By David Jacobs | The Center Square
Louisiana’s top elections official has proposed an emergency plan for holding this fall’s elections during the COVID-19 pandemic that significantly scales back absentee mail-in options that were available during the summer.
The plan will disappoint many Democrats and voting rights advocates who want to expand the ability to vote by mail, though it is more palatable to Republicans wary of mail-in voting and potential fraud. Legislative committees are scheduled to review the plan Wednesday and Thursday.
During the election held July 11, 19 percent of Louisiana voters who participated voted absentee by mail. Most did not use any of the temporary reasons called for in the last emergency plan; instead, the vast majority were people age 65 and older who always are allowed to vote absentee, Secretary of State Kyle Ardoin said Monday.
But that 19 percent is still high by Louisiana standards, and the U.S. Postal Service had trouble handling the volume, he said. With much higher turnout expected in November, Louisiana could be one of a number of states that aren’t able to announce winners on Election Day even without expanded access to voting by mail.
The Nov. 3 ballot includes votes for president, Congress, and seven state constitutional amendments among other races.
“We want to be careful about being dependent upon the United States Postal Service,” Ardoin said.
The last plan was contemplated when Louisiana was still under a “stay at home” order, Ardoin said. Currently, the state is in the less-restrictive “phase two” of the White House-approved roadmap for controlling COVID-19 and could possibly be in “phase three” by November.
Generally, absentee ballots in Louisiana are limited to people 65 or older, members of the military, overseas voters, people who are hospitalized and people who won’t be in their parish on Election Day. Ardoin’s plan for the fall elections would allow voters who test positive for COVID-19 during and after early voting but before Election Day to use the hospitalization exemption but adds no other emergency absentee ballot provisions.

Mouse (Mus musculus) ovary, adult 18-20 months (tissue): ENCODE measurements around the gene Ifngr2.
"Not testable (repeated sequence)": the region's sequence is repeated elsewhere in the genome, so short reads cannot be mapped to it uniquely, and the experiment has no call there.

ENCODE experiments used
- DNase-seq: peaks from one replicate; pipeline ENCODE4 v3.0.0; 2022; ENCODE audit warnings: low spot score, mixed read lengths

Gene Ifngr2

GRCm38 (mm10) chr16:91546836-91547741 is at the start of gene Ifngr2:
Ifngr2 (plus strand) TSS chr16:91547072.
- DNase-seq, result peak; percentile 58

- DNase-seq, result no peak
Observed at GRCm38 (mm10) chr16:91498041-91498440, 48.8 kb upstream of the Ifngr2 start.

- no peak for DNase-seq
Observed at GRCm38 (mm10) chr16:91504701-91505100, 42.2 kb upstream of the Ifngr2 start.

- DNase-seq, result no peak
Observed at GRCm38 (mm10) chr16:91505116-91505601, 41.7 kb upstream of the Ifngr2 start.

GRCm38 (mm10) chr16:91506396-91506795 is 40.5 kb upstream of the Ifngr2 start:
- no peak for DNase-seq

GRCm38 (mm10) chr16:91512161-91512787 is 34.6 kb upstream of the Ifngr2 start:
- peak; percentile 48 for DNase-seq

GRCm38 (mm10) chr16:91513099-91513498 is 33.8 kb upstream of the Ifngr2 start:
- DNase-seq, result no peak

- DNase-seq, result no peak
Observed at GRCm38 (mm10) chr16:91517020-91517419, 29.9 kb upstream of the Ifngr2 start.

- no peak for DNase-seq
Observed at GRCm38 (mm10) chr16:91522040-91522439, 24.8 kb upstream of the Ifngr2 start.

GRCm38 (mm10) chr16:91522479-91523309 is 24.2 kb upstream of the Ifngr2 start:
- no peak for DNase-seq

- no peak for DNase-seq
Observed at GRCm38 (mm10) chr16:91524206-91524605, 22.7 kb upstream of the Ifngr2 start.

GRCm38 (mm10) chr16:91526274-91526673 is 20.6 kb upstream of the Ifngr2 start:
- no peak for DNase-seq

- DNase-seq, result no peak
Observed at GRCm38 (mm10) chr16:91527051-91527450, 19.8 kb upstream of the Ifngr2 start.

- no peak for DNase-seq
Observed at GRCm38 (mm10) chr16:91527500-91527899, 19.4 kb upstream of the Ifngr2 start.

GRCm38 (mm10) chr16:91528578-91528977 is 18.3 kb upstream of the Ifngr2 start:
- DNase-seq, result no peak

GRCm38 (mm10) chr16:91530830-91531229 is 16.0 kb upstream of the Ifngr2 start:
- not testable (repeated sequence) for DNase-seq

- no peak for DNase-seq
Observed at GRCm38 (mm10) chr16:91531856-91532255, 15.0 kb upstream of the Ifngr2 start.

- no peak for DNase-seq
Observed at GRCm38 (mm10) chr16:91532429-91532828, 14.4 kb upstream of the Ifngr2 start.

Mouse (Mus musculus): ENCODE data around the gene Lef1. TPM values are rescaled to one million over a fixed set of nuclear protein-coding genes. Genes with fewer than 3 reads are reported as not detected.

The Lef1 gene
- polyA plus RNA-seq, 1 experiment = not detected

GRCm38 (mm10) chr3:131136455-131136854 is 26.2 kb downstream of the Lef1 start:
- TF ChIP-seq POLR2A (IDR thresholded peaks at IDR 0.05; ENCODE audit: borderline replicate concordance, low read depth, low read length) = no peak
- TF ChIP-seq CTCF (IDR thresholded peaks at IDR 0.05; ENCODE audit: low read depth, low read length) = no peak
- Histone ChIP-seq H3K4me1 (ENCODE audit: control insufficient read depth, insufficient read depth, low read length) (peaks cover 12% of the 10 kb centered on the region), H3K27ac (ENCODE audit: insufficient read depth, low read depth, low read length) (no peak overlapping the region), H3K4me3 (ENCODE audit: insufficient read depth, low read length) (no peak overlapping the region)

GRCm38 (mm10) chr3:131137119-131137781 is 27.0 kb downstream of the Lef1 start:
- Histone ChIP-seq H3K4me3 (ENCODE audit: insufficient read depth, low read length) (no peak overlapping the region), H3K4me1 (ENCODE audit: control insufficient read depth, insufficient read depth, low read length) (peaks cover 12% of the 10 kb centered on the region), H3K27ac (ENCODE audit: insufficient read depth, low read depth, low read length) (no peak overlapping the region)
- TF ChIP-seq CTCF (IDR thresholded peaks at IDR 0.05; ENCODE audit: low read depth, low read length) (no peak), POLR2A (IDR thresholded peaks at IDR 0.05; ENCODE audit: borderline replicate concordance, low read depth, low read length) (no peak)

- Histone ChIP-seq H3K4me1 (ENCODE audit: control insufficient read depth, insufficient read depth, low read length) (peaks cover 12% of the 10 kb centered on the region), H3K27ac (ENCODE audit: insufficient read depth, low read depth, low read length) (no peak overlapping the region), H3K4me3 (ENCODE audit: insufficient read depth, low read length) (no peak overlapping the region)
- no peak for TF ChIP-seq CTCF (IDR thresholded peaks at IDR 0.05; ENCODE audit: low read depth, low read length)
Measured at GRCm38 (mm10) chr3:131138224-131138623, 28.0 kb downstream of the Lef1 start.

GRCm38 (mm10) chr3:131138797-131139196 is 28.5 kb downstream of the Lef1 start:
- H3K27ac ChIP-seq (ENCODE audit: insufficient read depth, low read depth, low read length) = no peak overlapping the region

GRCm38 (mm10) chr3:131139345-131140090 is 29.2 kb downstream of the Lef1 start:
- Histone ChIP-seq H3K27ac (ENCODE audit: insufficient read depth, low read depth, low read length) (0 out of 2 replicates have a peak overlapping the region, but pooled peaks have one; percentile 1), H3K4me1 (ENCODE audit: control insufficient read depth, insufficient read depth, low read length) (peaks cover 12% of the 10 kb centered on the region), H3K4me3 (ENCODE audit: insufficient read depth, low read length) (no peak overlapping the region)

The plan used this summer added exemptions for being subject to a medically necessary quarantine, experiencing COVID-19 symptoms or awaiting a diagnosis, caring for someone who is quarantined, or having a chronic health condition that imparts a higher risk of serious COVID-19 complications. It also temporarily waived the usual requirement that first-time voters must vote in person.
“I’ve devised a plan [for which] I’m assured of legislative success,” Ardoin said. “After the last plan, I was told by numerous conservatives that they wouldn’t be able to vote for the same plan going into November.”
For approval, Ardoin needs majorities in both the state Senate and House of Representatives. Republicans dominate both chambers. He also needs Democratic Gov. John Bel Edwards to sign off.
While Edwards has not said whether he could support the new plan, he has previously advocated for greater access to mail-in voting during the pandemic. He supported letting anyone with COVID-19-related health concerns vote absentee this summer, a step Republicans were unwilling to take, and ultimately approved the last plan that included additional reasons for voting absentee.
Ardoin’s plan gives local officials discretion to choose polling locations where physical distance can be maintained among voters and poll workers. The secretary of state would be authorized to enter into agreements with the Louisiana National Guard, Louisiana State Police, parish sheriffs and other law enforcement agencies to provide support to the registrars of voters, clerks of court and parish boards of elections supervisors.
The plan would increase Louisiana’s early voting period for the Nov. 3 election from seven days to 10 days, up from the standard seven days but down from the 13 days allowed for the summer elections.
Registrars of voters would be allowed to offer curbside drop off of absentee ballots after early voting ends, which could alleviate some of the stress on the Postal Service. Voters dropping off ballots would be expected to show identification. Those leaving someone else’s ballot would be required to fill out an “Absentee-By-Mail Ballot Hand Delivery Certification Statement.”
In-person voters will be encouraged to wear masks but will not be turned away if they do not. Disposable masks will be provided, according to the plan.